Seven Crick scientists secure Marie Skłodowska-Curie Actions (MSCA) Individual Fellowships

Zoom screenshot showing the seven Crick postdocs who received MSCA Fellowships in 2021.

Crick postdocs Jacob Lewis, LuYan CAO, Jessica Huber, Marta Gross, Ana Bolhaqueiro and Krijn Dijkstra, with Olivier Stephan and Thomas Wileman from the Crick's grants team.

Seven Crick scientists are celebrating after being awarded prestigious Marie Skłodowska-Curie Actions (MSCA) Individual Fellowships by the European Commission.

MSCA funding allows researchers to tackle the unique questions that they’re passionate about, whatever the discipline. The grants cover salaries and expenses for research, training and networking, with a strong focus on mobility and collaboration. The Brexit deal also means that UK-based researchers can keep applying for these fellowships when the next EU Framework Programme launches later this year. 

The European Commission received more than 11,500 proposals in the latest round of applications - a 17% increase on the previous year. Across Europe, around 12% of the applications were successful. The Crick’s success rate of 38.9% demonstrates the talent and hard work of our postdoc community. 

Jessica Huber, Jacob Lewis, Krijn Dijkstra, Ana Bolhaqueiro, Nitin Kapadia, LuYan CAO and Marta Gross tell us about what motivated them to apply, and what they’re looking forward to as they begin their fellowships.

MSCA fellows

Jessica Huber, Molecular Structure of Cell Signalling Laboratory

“This prestigious fellowship is an opportunity to pursue my ambitious interdisciplinary project studying the role of a specific enzyme, TRIM28, in cancer cells. I look forward to learning new skills that will help my research to gain momentum. My group leader Katrin Rittinger encouraged me to apply – she is a great mentor and an inspiring role model for female scientists.”

Jacob Lewis, Macromolecular Machines Laboratory

“My research focuses on visualising DNA replication at the molecular level, combining cutting-edge cryo-electron microscopy with biochemistry. The state-of-the-art science carried out at the Crick, which is constantly pushing the envelope, inspired my application. This award is a great privilege and will help me to tackle fundamental biological questions as I establish my career in academia.”

Krijn Dijkstra, Cancer Evolution and Genome Instability Laboratory

“My project involves generating ‘mini-tumours’ to find out why some regions of a tumour can be effectively destroyed by immune cells, while others can’t. I joined Charlie Swanton’s lab so that I could learn how to use bioinformatics to complement my wet lab skills. This fellowship is recognition of the value of my research project and I hope it acts as a stepping stone towards additional funding that will enable me to set up my own lab.”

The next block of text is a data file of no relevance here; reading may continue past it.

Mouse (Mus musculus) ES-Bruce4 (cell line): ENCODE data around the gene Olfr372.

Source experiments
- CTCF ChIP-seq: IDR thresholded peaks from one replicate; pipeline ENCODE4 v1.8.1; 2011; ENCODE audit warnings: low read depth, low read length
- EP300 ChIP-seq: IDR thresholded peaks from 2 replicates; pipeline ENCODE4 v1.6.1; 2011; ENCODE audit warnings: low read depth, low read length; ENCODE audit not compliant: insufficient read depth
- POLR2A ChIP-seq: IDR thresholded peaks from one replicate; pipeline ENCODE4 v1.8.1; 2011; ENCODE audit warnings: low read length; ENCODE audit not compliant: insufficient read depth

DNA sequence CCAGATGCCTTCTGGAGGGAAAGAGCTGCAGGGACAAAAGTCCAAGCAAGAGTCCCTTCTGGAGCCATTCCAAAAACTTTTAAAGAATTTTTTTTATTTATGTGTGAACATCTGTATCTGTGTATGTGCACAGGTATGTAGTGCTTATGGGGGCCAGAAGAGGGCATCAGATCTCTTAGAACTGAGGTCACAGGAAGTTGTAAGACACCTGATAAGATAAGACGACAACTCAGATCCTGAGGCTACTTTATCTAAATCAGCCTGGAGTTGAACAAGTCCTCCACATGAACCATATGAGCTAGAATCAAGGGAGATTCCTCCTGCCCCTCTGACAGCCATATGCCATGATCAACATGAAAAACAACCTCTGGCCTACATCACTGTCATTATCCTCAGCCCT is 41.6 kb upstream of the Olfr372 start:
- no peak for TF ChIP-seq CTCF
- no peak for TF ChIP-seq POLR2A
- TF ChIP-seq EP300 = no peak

Ana Bolhaqueiro, Epithelial Cell Interactions Laboratory

“I will be studying how a tissue subject to chronic stress can replace defective cells with healthy ones, which ensures the formation of a functioning organ. This award will enable me to conduct more impactful research, which I’ll be able to share through a wider network, including at conferences. I’m pleased that my project has been recognised in this way, and has been considered as relevant and exciting as I think it is.”

Nitin KapadiaCell Cycle Laboratory 

“I work on CDK activation and the dynamics of how cells regulate their size, using time-lapse microscopy with microfluidics. I found out more about the fellowship from the Crick Grants team, who held seminars explaining the benefits that this funding brings. I look forward to meeting the other MSCA Fellows and acquiring new skills as I become an independent scientist.”

LuYan CAO, Cellular Signalling and Cytoskeletal Function Laboratory

“This fellowship will help me to continue my research into a cellular protein, the Arp2/3 complex, which has a role in a number of biological processes. I am grateful to my group leader Michael Way, who fully supported my application. The award will ensure I can operate at the highest level as I complete my postdoctoral training at the Crick.”

Marta Gross

Marta Gross, Chromosome Replication Laboratory

“This award especially means a lot to me as a Polish woman, as I see Maria Skłodowska-Curie as a role model. My project aims to unravel the mechanism of how eukaryotic helicase is activated to unwind DNA during the initiation of DNA replication. This fellowship will allow me to explore this important biological question in an exciting scientific environment. And I can’t wait for all the new training and networking opportunities that will come with it.”

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